The emergence of LEDs bright enough to backlight large LCD displays promises to reshape power requirements in LCD TVs and monitors. Recent announcements and technology demonstrations provide further evidence that increases in LED light output are making these solid-state lamps viable replacements for the cold cathode fluorescent lamps (CCFLs) currently used in large LCD displays. The adoption of LED backlights in these applications promises to reduce the power consumed by backlighting (in the long run, if not always in the near-term LED backlight solutions.) At the same time, LED backlights should alter the backlight’s power supply requirements.
Although LEDs have become a dominant source of LCD backlighting in many handheld products, these devices have just begun to make inroads into backlighting applications in the larger LCD displays associated with computer monitors and televisions. One vendor, Cree, recently announced that it has significantly increased the brightness of its blue and green LED chip products targeted for the design of energy-saving LED backlighting solutions for larger LCD monitors and televisions.
For high-power LED-based backlight systems, Cree now is shipping blue XB 900 power LED chips that are 38% brighter, increasing the minimum radiant flux from 65 mW to 90 mW. The company also is shipping green XB900 chips that are 33% brighter, increasing the minimum radiant flux from 30 mW to 40 mW. For backlight systems using smaller chips, Cree has increased the brightness of its green XThin LED chips from 8 mW to 10 mW, for the top radiant flux bins, to better match the high brightness of the company’s blue XT-21 and XT-24 chips.
Cree’s brighter chips mean less power is needed to meet the brightness specifications for backlighting applications, significantly reducing energy consumption and the need for active cooling systems. Cree introduced its own backlighting solution at the SID International Symposium, held May 17-24 in Boston. The Cree LED backlighting solution consumes less energy than traditional CCFL-based solutions while demonstrating superior color rendering. For some applications, the improvement in color rendering may drive adoption of LED backlighting even where it does not reduce power consumption from that of CCFLs.
“LED-based backlighting for LCD monitors and televisions is expected to grow dramatically over the next several years, and we expect Cree LED chip products will be key enabling components for the development of next-generation backlighting solutions,” said Scott Schwab, Cree vice president and general manager of optoelectronics.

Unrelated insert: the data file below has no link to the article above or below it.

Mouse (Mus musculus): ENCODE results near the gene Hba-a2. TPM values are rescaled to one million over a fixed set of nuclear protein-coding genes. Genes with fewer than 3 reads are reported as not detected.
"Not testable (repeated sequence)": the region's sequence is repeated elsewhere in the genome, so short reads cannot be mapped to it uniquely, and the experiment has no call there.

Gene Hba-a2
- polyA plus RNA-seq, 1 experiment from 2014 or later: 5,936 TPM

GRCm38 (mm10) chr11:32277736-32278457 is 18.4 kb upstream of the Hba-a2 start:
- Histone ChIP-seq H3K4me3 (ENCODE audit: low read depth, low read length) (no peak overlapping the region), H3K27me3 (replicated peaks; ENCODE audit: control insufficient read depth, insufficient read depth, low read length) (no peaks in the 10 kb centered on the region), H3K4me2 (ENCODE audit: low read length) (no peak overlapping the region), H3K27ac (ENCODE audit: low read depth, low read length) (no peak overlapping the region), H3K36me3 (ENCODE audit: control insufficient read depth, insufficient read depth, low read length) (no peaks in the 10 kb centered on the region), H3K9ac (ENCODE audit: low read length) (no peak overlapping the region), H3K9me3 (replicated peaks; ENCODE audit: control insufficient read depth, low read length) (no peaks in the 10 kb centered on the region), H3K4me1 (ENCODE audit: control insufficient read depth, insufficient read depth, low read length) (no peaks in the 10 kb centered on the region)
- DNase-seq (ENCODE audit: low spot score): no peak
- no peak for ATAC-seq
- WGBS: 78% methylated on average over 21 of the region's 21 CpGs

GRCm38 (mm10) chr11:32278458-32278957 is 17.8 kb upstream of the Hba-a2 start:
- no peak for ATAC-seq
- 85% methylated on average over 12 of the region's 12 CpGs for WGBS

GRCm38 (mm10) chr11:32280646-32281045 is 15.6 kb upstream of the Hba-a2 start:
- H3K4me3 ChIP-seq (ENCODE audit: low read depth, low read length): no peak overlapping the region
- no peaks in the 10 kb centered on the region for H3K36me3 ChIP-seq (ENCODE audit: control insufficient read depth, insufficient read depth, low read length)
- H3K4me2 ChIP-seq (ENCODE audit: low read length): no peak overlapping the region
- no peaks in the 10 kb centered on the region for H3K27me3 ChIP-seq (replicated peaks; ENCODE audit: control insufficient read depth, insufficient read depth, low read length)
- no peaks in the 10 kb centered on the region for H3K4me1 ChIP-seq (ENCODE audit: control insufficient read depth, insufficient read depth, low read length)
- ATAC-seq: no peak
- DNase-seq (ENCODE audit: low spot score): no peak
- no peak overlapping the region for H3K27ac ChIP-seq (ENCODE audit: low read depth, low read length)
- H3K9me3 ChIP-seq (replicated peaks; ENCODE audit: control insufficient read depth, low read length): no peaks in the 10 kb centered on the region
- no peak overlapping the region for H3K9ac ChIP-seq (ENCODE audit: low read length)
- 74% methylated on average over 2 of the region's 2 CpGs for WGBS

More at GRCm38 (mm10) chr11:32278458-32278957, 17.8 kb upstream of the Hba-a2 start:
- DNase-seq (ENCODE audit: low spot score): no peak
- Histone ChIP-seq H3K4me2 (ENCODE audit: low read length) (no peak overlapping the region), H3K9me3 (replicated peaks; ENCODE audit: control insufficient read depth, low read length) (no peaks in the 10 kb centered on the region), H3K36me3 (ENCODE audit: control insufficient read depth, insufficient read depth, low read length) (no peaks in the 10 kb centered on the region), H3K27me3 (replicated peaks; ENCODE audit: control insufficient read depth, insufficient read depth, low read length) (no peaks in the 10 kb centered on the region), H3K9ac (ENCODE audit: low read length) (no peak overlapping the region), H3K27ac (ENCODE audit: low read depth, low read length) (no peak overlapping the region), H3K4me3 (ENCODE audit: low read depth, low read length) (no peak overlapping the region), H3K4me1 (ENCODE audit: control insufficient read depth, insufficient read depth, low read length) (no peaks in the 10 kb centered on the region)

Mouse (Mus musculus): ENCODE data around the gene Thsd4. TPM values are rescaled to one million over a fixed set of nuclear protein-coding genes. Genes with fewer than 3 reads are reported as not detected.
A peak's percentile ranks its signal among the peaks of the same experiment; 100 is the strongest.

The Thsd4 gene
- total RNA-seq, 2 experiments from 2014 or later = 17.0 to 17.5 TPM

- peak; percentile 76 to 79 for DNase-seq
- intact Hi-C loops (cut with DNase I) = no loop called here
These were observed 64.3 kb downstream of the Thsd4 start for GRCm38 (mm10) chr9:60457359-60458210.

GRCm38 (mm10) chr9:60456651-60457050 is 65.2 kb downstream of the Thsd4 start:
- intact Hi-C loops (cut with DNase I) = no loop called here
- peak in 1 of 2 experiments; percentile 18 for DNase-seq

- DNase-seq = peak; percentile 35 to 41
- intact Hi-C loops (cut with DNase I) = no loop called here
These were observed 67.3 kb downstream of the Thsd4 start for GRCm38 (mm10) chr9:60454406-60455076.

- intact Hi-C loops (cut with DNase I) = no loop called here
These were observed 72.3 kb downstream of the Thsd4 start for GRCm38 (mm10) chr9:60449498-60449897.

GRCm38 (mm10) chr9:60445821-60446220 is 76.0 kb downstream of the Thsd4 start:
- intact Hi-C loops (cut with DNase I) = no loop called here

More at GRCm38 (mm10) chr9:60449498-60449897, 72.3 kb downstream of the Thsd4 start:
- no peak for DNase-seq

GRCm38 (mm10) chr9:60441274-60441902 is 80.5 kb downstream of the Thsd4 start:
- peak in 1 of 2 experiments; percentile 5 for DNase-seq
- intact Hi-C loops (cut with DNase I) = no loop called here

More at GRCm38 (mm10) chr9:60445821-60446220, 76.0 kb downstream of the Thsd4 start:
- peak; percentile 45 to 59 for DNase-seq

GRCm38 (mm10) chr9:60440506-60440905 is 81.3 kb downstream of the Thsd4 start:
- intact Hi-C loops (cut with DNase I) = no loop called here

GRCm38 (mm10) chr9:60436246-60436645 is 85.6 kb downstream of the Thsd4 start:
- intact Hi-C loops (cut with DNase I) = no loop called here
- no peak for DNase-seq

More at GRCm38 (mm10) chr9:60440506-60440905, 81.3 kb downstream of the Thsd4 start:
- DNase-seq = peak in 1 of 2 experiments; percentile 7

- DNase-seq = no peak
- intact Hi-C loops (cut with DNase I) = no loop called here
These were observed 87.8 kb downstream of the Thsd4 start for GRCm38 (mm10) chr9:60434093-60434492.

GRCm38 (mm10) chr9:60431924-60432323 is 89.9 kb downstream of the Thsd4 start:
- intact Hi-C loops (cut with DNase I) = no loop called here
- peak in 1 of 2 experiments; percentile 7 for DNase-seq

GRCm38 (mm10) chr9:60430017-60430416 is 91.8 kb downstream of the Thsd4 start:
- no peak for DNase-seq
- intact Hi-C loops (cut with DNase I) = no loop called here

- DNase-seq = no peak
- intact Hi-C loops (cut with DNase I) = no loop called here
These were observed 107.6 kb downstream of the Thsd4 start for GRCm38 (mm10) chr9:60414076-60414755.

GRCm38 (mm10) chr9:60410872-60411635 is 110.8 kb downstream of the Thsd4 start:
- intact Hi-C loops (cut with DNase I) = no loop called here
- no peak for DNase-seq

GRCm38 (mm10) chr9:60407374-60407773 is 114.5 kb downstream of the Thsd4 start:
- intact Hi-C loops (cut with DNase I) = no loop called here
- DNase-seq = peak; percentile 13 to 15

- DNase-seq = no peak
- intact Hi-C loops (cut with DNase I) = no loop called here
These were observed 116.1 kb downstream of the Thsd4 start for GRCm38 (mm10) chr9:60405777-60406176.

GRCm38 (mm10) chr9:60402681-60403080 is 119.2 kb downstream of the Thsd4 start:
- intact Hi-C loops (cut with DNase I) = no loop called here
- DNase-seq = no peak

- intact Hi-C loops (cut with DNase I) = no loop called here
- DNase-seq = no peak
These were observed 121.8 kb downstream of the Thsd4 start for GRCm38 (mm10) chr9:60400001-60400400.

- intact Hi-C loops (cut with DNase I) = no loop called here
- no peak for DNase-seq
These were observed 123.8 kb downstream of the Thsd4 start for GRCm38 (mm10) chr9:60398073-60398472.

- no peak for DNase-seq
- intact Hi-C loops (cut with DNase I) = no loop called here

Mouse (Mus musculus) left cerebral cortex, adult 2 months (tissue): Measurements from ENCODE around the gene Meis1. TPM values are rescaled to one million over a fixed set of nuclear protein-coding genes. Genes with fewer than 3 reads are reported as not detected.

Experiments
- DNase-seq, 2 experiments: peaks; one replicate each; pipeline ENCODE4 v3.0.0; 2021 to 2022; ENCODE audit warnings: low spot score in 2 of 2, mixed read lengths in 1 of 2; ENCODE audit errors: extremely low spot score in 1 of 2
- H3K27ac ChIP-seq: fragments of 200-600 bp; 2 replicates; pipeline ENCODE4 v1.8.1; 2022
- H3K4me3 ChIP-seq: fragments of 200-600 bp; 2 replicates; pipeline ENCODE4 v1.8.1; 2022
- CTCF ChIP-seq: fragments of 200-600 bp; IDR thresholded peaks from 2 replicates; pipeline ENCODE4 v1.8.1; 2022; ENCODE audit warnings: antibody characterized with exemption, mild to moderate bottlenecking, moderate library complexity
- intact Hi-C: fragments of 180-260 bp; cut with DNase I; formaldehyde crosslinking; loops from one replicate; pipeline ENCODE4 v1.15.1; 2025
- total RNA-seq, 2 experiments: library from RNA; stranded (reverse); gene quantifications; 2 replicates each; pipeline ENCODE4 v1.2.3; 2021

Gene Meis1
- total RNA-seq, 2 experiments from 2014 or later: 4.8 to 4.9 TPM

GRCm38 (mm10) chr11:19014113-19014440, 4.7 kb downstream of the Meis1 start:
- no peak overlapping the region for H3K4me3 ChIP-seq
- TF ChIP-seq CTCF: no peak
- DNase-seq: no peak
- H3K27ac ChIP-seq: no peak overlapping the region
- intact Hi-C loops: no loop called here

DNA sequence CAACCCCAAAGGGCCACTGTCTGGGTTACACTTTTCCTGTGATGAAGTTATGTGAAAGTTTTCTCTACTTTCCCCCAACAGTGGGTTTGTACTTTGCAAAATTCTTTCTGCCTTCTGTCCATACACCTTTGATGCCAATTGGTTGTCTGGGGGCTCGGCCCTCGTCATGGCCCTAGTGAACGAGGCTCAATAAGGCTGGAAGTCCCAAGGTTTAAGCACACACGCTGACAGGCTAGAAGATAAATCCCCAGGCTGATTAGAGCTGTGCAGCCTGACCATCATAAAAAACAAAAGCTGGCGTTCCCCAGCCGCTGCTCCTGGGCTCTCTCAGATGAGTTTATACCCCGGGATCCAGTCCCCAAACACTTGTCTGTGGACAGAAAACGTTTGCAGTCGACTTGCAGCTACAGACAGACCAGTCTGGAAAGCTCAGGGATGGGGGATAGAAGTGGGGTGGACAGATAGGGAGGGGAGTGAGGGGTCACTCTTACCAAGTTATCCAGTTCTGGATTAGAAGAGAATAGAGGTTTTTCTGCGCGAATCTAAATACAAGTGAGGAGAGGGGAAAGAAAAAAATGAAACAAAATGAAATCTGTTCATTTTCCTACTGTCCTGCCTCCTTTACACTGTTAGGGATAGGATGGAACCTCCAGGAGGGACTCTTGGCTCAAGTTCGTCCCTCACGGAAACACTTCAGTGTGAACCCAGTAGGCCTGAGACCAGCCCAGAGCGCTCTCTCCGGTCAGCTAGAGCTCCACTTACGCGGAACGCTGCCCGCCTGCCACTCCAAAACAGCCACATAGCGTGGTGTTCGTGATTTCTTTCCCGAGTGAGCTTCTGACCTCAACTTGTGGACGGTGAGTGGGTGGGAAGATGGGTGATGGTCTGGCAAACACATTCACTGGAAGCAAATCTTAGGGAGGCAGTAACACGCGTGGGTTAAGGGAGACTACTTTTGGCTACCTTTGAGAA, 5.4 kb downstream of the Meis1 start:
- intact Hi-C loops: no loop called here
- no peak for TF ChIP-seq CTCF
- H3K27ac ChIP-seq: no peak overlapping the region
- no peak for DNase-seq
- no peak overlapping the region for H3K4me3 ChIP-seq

Another LED supplier, OSRAM Opto Semiconductors, also demonstrated the viability of LED backlighting in larger displays by presenting a prototype of an 82-in. backlighting system at the SID International Symposium. Using the company’s Golden DRAGON LEDs, the prototype demonstrates what the company calls “the largest LED backlighting system ever completed for an LCD display.” The backlighting system has a depth of just 40 mm, produces 10,000 cd/m² and has a life span of 50,000 hr. Its power consumption is 1000 W. The backlighting system is freely scalable, allowing it to be applied to displays of varying sizes.
These announcements follow earlier news from companies such as Lumileds Lighting, which has previously reported the use of its LEDs for backlighting LCD monitors. For example, last August, Lumileds reported that its high-power Luxeon series LEDs were being used to backlight Sony's 40-in. and 46-in. Qualia Series televisions. Lumileds and Sony collaborated to produce the LED-illuminated Triluminos backlight, which expanded the gamut of reproducible colors by as much as 45% when compared with existing light sources. More recently, Mitsubishi Electric publicized its use of Lumileds LEDs in a prototype 23-in. LCD monitor. As in the Sony monitor, superior color rendering and control were cited as the key benefits of the backlight design.
The replacement of CCFL backlights with LED backlights is likely to impact the backlight power supply design as it will alter voltage and current requirements for the supply. Depending on the approach taken in designing the LED backlight, a lower voltage supply may be possible using high brightness LEDs. It’s also possible that a high-voltage supply will still be required to drive long strings of LEDs in the backlight. In either case, the LED is a current controlled device that is capable of being fully dimmed without affecting the color it produces. Those characteristics likely will drive the development of more-sophisticated backlighting power supplies than are currently employed with conventional backlighting designs.